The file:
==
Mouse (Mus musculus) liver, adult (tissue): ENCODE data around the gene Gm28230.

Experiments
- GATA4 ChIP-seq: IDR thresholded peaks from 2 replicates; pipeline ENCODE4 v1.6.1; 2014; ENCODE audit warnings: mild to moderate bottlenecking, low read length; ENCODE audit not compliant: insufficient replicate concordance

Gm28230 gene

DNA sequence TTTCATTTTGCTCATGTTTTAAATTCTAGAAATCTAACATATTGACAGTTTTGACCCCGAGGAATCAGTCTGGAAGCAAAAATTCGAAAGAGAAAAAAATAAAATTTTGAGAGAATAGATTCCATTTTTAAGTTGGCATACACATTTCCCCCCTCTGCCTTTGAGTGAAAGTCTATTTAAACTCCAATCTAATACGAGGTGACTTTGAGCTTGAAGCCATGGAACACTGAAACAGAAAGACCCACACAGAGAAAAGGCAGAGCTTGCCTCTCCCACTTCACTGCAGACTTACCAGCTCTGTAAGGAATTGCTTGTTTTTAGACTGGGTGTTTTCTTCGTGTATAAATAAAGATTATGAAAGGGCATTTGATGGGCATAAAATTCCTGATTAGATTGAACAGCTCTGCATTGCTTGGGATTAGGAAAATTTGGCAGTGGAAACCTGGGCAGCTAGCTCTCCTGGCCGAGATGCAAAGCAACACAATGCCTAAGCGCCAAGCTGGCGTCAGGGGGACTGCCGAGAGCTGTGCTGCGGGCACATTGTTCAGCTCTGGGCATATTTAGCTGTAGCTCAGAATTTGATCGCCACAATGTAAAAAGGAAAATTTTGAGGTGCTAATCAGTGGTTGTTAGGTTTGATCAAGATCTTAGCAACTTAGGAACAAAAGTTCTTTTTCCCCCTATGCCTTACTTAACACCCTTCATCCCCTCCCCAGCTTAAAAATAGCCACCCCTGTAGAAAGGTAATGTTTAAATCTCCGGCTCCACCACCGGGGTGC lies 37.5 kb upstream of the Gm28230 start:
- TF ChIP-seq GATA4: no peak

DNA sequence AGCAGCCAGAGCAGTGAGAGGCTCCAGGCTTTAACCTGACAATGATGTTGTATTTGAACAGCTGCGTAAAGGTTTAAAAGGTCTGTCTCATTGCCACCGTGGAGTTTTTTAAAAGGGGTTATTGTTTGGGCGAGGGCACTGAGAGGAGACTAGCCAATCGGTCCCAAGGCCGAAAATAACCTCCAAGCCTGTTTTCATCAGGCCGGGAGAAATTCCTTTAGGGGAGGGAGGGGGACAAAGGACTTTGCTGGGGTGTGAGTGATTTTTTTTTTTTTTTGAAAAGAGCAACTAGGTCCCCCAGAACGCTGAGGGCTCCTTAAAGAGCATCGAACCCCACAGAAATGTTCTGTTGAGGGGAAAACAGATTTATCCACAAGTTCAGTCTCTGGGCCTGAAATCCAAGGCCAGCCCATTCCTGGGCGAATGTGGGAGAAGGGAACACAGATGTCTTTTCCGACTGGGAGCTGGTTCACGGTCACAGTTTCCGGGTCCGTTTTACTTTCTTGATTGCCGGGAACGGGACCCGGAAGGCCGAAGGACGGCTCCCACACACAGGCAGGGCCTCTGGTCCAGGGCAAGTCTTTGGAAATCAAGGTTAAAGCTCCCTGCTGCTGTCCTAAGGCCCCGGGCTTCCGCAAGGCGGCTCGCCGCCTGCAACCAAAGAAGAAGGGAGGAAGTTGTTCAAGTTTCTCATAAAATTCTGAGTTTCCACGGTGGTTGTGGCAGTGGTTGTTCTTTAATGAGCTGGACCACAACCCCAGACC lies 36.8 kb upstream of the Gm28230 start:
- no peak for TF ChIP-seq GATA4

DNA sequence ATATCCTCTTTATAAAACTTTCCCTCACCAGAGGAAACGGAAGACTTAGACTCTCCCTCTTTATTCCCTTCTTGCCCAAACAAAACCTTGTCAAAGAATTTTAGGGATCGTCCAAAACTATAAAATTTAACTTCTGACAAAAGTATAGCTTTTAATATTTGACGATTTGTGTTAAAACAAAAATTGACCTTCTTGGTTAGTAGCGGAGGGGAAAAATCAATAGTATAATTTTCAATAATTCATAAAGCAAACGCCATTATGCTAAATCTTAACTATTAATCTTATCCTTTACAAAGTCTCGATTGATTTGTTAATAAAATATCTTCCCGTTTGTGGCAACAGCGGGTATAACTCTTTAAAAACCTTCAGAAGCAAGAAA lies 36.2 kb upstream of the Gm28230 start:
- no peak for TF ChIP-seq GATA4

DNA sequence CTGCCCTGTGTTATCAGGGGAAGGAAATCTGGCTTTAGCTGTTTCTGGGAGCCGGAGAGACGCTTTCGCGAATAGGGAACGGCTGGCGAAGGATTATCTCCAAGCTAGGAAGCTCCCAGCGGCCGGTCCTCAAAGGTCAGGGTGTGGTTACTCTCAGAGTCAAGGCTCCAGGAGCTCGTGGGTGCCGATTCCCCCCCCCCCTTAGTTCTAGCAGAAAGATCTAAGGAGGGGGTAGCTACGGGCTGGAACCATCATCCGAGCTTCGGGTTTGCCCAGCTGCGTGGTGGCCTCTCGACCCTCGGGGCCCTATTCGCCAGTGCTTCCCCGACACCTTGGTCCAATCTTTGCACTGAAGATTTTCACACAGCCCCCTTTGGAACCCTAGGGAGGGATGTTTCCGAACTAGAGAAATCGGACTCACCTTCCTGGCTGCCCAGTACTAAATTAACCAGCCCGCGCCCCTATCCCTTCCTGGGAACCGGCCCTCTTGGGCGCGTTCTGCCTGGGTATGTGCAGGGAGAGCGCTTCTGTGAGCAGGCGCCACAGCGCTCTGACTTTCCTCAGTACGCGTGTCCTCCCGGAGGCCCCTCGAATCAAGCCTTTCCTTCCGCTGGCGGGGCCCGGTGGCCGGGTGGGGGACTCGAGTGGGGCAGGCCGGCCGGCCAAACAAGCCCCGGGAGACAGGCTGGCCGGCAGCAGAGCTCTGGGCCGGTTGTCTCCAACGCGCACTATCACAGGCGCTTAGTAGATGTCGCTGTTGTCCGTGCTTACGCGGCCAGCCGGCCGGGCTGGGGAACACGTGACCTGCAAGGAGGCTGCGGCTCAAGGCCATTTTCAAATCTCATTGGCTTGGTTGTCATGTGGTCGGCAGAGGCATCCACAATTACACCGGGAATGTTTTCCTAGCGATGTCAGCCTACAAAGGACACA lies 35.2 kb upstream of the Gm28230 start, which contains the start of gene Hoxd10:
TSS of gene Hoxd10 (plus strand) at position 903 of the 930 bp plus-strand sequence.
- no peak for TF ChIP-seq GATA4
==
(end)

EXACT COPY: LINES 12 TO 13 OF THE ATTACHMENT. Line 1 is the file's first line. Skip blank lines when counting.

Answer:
TSS of gene Hoxd10 (plus strand) at position 903 of the 930 bp plus-strand sequence.
- no peak for TF ChIP-seq GATA4